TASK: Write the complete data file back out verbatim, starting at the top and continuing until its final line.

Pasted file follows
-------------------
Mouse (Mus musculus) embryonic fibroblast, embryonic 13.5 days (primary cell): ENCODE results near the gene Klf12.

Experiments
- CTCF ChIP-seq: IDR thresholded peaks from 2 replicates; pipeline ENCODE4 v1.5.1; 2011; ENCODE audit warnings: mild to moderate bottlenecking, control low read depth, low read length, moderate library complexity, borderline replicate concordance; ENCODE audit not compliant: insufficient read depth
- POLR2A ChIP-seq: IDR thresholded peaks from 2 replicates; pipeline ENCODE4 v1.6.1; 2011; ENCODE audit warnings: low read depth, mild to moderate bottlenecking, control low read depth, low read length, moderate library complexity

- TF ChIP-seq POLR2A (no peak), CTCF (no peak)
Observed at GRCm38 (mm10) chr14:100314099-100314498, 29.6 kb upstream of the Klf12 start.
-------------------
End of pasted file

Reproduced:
Mouse (Mus musculus) embryonic fibroblast, embryonic 13.5 days (primary cell): ENCODE results near the gene Klf12.

Experiments
- CTCF ChIP-seq: IDR thresholded peaks from 2 replicates; pipeline ENCODE4 v1.5.1; 2011; ENCODE audit warnings: mild to moderate bottlenecking, control low read depth, low read length, moderate library complexity, borderline replicate concordance; ENCODE audit not compliant: insufficient read depth
- POLR2A ChIP-seq: IDR thresholded peaks from 2 replicates; pipeline ENCODE4 v1.6.1; 2011; ENCODE audit warnings: low read depth, mild to moderate bottlenecking, control low read depth, low read length, moderate library complexity

- TF ChIP-seq POLR2A (no peak), CTCF (no peak)
Observed at GRCm38 (mm10) chr14:100314099-100314498, 29.6 kb upstream of the Klf12 start.